Good Leaders: How would vulnerability help your leadership?

Jennifer Myster shared a powerful story explaining how perfect is the enemy of excellence.

Jennifer Myster shared a powerful story explaining how “perfect” is the enemy of excellence.

Jennifer Myster captivated the Good Leadership Breakfast audience with a rare and honest display of personal and professional vulnerability last Friday. As the president of Buffalo Hospital, her story came alive as she shared the idea that “perfect” is the opposite of excellence. “I wasn’t successful… until I started telling people, I need your help,” she confessed.

A Magnetic Presence

With raw emotion, Jennifer shared how raising three children, including a daughter with disabilities, going through a divorce, and taking the helm of a hospital caused her to change her Superhero leadership style. “I was getting feedback that people didn’t feel like I was approachable.” When she decided to share her personal struggles with her colleagues, “it changed everything. It made our culture at the hospital one where people care about each other.”

Jennifer and I discussed how raising a special needs child produces empathy that good leaders need.

Jennifer and I discussed how raising a special needs child produces the empathy that good leaders need.

Included in that culture shift was embracing strategies to improve personal and professional resilience. But that work was seriously challenged by the sudden deaths of two hospital physicians – one from a motorcycle accident, and one from a suicide in the hospital’s spiritual center. “It was a really dark time – we thought we had been supporting each other, and one of our own commits suicide. How did we miss that?”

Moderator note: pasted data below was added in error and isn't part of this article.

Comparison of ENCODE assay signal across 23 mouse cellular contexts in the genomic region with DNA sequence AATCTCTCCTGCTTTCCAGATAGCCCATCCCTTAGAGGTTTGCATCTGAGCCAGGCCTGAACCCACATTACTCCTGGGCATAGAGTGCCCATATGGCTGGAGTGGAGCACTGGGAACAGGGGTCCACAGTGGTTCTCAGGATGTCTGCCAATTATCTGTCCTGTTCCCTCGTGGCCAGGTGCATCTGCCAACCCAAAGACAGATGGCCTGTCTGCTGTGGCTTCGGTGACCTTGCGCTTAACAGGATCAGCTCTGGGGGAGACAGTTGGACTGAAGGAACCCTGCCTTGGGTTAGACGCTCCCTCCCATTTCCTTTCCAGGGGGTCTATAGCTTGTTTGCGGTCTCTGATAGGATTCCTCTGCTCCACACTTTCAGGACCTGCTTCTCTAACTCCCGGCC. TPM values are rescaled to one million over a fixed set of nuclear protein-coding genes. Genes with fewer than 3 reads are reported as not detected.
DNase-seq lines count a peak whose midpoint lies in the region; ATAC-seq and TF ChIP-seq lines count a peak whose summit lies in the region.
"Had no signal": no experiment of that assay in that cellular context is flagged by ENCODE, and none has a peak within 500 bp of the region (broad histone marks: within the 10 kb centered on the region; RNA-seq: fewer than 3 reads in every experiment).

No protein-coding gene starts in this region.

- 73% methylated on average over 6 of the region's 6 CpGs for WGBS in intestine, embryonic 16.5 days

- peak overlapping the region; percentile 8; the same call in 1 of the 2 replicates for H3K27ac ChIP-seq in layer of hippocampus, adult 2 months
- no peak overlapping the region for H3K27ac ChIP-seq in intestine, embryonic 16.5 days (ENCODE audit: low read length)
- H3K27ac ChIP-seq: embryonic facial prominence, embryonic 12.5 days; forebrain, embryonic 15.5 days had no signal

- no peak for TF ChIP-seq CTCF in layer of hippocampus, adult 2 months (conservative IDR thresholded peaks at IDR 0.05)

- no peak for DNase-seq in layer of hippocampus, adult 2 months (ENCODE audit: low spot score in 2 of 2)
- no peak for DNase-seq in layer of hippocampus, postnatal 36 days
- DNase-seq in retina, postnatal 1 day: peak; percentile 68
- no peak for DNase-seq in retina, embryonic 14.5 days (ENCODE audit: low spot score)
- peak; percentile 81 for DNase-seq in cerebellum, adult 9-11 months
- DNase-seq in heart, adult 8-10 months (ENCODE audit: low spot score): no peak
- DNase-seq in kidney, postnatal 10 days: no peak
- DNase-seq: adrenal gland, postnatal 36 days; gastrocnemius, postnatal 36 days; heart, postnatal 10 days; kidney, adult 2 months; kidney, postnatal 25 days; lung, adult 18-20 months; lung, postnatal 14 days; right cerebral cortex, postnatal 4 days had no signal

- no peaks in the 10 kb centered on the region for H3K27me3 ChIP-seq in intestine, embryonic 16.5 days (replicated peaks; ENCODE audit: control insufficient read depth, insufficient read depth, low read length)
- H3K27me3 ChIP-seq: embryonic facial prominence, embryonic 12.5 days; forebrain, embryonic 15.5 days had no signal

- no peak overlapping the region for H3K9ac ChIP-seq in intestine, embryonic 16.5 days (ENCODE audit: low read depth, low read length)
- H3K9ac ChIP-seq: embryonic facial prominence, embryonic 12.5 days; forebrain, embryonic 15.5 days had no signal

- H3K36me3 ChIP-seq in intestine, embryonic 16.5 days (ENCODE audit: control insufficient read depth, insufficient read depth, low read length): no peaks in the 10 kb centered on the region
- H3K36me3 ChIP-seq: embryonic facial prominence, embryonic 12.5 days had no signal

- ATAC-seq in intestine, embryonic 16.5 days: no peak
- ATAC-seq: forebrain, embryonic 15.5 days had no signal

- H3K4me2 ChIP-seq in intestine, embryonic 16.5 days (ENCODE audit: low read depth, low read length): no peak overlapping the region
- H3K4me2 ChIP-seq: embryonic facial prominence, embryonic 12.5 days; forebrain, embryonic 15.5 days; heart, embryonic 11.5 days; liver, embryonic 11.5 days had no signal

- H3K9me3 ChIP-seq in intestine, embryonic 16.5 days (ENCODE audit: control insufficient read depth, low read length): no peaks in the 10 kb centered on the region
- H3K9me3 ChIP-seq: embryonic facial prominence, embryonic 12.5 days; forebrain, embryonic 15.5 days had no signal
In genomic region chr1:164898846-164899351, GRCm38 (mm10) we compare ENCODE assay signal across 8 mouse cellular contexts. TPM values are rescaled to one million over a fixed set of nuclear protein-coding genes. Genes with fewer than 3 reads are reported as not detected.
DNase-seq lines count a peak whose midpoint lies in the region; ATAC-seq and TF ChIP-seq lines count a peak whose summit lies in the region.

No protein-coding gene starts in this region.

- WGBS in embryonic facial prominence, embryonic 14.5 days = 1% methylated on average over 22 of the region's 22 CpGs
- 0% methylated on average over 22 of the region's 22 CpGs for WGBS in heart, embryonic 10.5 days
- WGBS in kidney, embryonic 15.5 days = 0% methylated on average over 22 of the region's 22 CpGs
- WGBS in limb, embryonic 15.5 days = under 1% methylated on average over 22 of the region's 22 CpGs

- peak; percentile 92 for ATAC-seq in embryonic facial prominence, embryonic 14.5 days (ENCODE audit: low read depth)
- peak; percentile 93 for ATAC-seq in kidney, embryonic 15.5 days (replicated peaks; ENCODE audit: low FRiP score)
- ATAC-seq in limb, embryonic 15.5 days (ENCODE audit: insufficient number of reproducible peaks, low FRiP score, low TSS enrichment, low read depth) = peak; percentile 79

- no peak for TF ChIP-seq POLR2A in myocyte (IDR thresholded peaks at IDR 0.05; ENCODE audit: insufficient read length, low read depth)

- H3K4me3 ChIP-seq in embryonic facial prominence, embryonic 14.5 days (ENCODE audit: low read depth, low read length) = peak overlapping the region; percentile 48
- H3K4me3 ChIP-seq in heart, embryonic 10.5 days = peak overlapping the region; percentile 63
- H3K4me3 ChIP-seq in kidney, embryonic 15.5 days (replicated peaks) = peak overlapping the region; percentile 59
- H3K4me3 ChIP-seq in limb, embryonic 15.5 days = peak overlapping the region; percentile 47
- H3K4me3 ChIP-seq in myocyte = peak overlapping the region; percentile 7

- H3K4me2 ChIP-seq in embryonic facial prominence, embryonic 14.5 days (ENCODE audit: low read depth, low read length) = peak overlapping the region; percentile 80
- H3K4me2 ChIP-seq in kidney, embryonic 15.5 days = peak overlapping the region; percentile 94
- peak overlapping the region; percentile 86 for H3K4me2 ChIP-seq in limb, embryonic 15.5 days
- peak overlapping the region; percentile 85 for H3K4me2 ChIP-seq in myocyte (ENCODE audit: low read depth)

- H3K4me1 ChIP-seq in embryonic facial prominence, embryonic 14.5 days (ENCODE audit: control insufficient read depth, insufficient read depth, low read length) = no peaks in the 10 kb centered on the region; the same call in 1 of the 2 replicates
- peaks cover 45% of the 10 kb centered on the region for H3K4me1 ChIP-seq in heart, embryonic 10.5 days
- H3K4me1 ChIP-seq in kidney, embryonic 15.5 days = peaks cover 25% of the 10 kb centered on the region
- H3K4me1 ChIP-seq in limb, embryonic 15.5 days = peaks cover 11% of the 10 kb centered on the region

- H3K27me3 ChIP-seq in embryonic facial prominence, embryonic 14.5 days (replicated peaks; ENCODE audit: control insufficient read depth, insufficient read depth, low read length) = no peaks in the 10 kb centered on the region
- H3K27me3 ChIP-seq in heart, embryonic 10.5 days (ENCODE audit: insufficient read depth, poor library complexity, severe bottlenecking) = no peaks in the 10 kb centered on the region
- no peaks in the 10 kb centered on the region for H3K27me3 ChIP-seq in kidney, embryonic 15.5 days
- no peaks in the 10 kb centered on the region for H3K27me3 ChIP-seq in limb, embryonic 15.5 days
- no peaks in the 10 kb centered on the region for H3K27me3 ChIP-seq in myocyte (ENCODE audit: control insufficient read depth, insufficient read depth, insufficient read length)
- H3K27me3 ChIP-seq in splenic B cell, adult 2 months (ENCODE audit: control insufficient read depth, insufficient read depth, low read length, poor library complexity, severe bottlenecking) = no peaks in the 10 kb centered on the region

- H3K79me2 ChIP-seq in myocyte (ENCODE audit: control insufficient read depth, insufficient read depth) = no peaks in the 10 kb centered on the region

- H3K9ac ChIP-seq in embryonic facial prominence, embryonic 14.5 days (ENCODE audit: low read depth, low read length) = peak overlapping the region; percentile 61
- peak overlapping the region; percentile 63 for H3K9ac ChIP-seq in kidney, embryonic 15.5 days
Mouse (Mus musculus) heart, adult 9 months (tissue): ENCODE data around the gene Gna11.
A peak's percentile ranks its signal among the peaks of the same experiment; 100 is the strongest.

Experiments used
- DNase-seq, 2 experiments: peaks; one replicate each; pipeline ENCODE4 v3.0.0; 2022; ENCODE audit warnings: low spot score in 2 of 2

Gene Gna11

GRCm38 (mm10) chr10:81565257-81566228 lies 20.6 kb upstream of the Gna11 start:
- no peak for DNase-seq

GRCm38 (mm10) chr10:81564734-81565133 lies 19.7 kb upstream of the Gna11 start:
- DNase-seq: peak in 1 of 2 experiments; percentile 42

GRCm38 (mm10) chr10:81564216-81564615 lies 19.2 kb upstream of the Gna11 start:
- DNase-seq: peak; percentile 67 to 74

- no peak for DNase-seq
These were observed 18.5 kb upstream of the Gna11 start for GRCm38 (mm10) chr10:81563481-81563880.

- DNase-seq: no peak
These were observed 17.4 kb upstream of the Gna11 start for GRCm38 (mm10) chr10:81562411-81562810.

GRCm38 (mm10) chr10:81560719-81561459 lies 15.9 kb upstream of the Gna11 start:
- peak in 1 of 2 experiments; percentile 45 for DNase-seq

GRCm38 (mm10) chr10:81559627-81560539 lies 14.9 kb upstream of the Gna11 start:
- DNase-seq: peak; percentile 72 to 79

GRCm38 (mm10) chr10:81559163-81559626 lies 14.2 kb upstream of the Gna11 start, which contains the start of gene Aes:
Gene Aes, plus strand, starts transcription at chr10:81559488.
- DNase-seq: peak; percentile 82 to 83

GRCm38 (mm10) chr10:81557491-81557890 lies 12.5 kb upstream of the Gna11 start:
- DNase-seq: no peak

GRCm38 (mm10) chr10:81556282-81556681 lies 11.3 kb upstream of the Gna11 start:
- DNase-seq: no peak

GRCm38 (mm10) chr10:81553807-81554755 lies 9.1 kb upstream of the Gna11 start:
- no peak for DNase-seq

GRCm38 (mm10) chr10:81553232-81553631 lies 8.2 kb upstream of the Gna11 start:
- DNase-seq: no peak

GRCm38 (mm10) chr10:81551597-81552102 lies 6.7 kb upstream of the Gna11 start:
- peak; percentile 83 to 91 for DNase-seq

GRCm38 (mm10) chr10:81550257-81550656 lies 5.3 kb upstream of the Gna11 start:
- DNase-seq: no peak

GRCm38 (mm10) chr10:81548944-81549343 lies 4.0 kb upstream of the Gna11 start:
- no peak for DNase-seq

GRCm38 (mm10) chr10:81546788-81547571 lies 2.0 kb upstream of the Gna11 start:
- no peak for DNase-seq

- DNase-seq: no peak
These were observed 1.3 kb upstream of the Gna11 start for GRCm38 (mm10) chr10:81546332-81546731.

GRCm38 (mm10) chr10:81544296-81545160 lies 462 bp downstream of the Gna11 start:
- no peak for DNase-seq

So, Jennifer and her team started an intense program to reduce burnout and strengthen personal resilience. Together the team adopted positivity strategies developed at Duke University. Today, that work has become the Bounce Back Project, a nationally recognized program that works throughout the Buffalo community. “We have proven we can improve our happiness with easy exercises focusing on resilience.” She is a national thought leader on this subject, and it shows!

The winner of the Bucket of Good Will surprised my cohost Julie McDonough and Jennifer – it was the director of the Bounce Back Project!

The winner of the Bucket of Good Will surprised my cohost Julie McDonough and Jennifer – it was the director of the Bounce Back Project!

A Magic Moment

At every Good Leadership Breakfast, we practice generosity through a ritual we call the Bucket of Good Will: the audience is invited to put donations and a business card in the bucket, and we draw a lucky winner to direct the money raised to their favorite charity. On Friday morning, Jennifer drew a name from the bucket…and, in an incredible moment, the name was Corey Martin, director of the Bounce Back Project! To me, that can only be explained as a spark of fate that proves Goodness Pays.

Corey Martin directed $4626 to the Bounce Back Project from the Bucket of Good Will drawing last Friday.

Corey Martin directed $4626 to the Bounce Back Project from the Bucket of Good Will drawing last Friday.

A full house of good leaders contributed $4,626 to the Bounce Back Project, to help spread their message throughout Minnesota and the country. Check out the details of the program, and get involved!

Good leaders blend their personal and professional lives and aren’t afraid to say, “I need your help.” And they believe in the power of goodness and living generously.

Please share with me: how would vulnerability help your leadership?[/fusion_builder_column][/fusion_builder_row][/fusion_builder_container]

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